Q: That brings up the question: You had such success with this album, is it tempting to do the same thing or do it the same way or are you the kind of person who wants to go the entirely opposite way?

A: Well, I’ve done that in the past and you can alienate some people doing that but you don’t want to be too repetitive either, you know. That being said, I really like the record, I think it’s my favourite record that I’ve ever made, so I see it being more in that direction. I don’t want to say more of the same, but more of that direction. So much so that I actually just got together the fellah that I wrote the title track with (E. Johnson). He lives on Gabriel Island, I was playing there last week, so we got together and came up with a couple of ideas. 

I love playing the songs live, too, people seem to really respond to them. And we even got some commercial FM play with the title track, which it’s been a few years since that’s happened for me.

Q: Why do you think that is? Why do you think people are responding to this? Do you think it was the way it was recorded, live, off the floor, that energy? Or do you think it was the material, itself?

A: I think a little from column A, a little from column B. But if I knew for sure I’d definitely go in tomorrow and make another record. (Laughs) But I think that’s what it is, I think the material’s good and there’s a live energy to the album. That’s hard to capture sometimes — you tend to overthink things or in the studio you take too much advantage of being in the studio, when you should just set up and play.

Q: So the shows this week are solo?

A: It’s all solo, this whole trip is solo. It’s all acoustic. And the acoustic act is a whole different thing for me, too. Some people when you see them do a solo show, it’s basically the electric band minus the band, you know. But with me, there’s maybe one or two songs — three at the most — that cross over from the band setlist to the solo setlist. So it’s a whole different set of tunes, plus it gives me a chance to interact with the audience. And a big part of it is talking about my experience the last however many years it’s been — almost 30 years, basically, playing live — and I get to talk about some of the fabulous people I’ve met and even sometimes played with. I’ve toured with a lot of the legends and many of them aren’t around any more. So, people seem to dig that, they get a little bit of the insight, they get the history, and that.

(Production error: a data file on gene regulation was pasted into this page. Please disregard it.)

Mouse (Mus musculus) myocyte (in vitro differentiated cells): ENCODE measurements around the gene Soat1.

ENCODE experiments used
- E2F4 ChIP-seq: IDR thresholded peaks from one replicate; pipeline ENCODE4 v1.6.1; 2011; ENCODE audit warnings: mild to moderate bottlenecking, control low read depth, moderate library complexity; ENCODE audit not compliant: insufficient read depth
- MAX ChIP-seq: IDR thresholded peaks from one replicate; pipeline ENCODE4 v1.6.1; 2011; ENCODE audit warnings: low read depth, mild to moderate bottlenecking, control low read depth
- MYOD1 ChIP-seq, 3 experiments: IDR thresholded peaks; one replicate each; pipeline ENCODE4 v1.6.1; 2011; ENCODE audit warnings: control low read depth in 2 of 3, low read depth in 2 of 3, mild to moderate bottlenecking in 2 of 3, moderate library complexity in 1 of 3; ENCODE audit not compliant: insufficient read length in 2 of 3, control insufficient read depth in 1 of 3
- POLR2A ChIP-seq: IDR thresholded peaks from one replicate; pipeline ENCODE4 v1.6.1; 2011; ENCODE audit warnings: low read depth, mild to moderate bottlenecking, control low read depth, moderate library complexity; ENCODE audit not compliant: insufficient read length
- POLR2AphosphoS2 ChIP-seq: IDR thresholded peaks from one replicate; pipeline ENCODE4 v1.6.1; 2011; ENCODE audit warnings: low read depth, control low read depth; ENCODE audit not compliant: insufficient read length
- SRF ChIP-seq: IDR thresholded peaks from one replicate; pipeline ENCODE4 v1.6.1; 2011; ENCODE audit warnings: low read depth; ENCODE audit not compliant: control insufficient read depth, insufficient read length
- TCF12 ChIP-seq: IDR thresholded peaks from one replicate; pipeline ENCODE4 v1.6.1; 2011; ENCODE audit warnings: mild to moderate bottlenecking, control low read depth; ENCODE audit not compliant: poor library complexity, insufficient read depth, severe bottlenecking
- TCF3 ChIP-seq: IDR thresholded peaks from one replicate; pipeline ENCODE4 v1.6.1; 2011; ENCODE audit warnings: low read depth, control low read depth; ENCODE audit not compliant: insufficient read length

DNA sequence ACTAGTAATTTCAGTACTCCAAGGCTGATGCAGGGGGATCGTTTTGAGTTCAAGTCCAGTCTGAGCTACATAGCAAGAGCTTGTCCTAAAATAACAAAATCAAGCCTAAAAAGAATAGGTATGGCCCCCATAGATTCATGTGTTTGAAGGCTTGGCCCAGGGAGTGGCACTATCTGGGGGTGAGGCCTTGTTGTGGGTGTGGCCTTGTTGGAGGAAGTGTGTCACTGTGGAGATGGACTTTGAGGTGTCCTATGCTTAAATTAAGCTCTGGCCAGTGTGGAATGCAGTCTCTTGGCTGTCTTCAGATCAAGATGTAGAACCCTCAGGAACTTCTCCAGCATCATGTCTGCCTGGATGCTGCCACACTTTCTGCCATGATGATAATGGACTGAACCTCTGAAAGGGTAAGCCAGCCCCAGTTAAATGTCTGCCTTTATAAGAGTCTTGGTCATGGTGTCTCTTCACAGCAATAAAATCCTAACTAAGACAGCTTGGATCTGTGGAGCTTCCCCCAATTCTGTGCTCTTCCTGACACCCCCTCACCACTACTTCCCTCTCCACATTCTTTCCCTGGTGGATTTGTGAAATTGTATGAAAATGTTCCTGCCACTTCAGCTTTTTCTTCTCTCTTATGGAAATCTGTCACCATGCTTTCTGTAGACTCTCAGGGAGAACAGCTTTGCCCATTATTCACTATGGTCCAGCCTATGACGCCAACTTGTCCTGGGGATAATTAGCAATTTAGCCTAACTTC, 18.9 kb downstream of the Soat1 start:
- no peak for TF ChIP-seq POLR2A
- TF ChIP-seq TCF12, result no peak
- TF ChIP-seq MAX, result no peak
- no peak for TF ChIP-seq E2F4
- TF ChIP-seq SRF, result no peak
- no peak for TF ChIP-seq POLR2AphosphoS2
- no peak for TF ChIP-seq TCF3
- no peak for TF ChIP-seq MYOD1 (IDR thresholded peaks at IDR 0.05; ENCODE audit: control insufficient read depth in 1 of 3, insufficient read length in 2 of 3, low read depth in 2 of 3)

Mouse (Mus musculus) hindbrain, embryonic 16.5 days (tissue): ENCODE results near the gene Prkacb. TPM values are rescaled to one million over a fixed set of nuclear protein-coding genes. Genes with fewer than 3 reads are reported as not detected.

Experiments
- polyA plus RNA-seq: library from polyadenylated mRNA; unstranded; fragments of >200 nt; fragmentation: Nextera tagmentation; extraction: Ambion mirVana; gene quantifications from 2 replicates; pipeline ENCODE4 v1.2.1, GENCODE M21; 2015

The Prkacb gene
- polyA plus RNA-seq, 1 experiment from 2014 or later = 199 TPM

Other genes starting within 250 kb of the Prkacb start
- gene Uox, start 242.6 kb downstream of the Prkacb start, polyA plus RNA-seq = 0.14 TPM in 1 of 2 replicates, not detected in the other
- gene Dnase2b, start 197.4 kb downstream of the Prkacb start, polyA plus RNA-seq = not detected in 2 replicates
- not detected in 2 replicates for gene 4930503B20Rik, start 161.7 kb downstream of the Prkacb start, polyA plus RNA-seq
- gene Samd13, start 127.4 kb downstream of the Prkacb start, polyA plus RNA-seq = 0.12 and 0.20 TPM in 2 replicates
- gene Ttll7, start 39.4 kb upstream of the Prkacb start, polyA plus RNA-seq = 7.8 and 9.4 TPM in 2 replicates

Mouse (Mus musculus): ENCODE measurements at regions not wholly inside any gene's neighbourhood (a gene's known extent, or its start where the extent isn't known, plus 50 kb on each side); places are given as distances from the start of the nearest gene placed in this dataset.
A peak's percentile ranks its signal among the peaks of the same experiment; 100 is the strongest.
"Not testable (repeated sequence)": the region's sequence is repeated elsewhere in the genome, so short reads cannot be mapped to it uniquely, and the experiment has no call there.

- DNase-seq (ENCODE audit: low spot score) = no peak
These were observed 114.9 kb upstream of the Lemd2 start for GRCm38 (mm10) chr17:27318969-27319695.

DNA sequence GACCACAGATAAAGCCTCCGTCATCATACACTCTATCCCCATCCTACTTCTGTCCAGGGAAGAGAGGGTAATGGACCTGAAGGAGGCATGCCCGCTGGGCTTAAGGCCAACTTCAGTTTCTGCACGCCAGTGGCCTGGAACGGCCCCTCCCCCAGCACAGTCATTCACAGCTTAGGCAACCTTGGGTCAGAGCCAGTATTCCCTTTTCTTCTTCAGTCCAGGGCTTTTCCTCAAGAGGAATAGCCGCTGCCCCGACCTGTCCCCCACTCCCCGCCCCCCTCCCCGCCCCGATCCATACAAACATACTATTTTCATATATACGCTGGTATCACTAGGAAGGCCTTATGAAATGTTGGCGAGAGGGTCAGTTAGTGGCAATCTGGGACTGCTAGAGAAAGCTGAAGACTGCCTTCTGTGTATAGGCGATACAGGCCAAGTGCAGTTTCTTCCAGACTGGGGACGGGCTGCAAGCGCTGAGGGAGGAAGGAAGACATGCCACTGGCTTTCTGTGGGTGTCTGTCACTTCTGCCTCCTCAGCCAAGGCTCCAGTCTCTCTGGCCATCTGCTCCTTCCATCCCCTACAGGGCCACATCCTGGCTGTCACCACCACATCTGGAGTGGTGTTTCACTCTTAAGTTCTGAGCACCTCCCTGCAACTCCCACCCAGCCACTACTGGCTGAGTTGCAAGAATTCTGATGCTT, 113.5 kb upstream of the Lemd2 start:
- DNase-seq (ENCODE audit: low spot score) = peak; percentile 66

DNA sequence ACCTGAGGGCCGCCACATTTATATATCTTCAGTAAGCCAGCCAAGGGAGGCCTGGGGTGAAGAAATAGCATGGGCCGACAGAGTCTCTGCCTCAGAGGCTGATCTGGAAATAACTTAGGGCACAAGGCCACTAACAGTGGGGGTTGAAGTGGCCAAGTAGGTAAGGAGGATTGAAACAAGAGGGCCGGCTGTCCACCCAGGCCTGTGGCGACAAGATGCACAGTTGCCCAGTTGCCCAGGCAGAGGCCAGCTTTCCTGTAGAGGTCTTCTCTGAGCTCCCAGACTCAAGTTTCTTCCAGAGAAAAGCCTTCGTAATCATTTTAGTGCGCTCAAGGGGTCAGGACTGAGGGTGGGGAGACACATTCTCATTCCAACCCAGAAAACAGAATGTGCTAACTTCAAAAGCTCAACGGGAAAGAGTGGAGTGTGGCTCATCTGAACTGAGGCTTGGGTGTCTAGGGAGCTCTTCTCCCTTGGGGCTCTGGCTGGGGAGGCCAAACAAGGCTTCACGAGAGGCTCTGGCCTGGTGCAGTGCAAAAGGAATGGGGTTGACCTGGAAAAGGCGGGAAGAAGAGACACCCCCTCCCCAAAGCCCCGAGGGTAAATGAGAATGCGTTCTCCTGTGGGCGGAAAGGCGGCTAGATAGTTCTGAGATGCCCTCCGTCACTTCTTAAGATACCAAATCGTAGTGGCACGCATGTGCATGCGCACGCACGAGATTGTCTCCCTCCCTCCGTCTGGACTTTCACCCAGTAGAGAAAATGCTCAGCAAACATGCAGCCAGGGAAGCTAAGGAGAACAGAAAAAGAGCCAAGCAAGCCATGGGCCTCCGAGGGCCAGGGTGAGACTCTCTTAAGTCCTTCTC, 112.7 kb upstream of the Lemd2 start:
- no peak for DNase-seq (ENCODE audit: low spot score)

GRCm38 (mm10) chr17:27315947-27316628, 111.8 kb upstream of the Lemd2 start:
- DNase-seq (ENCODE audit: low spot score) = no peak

Q: So it’s basically two hours of you name-dropping.

A: Well, Al Pacino told me I shouldn’t say that. (Laughs) But yes.

(Note: This interview was edited for clarity.)

David Gogo performs a free event Wednesday 12:10 p.m. at The Historic Cathedral Church of the Redeemer (604 1st St. S.E.); participates in the free A Walk Through Blues History talk later that night at 7 p.m. at the King Eddy at the National Music Centre; and performs a ticketed concert Thursday at 7 p.m. the Ramada Hotel Fox on Sixth (708 8th Ave. S.W.). All shows are part of the Calgary Midwinter Bluesfest, which takes place until Saturday. For tickets and the full lineup of events please go to

Mike Bell has been covering the Calgary music scene for the past 25 years with publications such as VOX, Fast Forward, the Calgary Sun and, most recently, the Calgary Herald. He is currently the music writer and content editor for, and the co-host of the show Saved By the Bell, which airs Wednesdays from 4-6 p.m. on CJSW 90.9 FM. Follow him on at Twitter/@mrbell_23 or email him at He likes beer. Buy him one.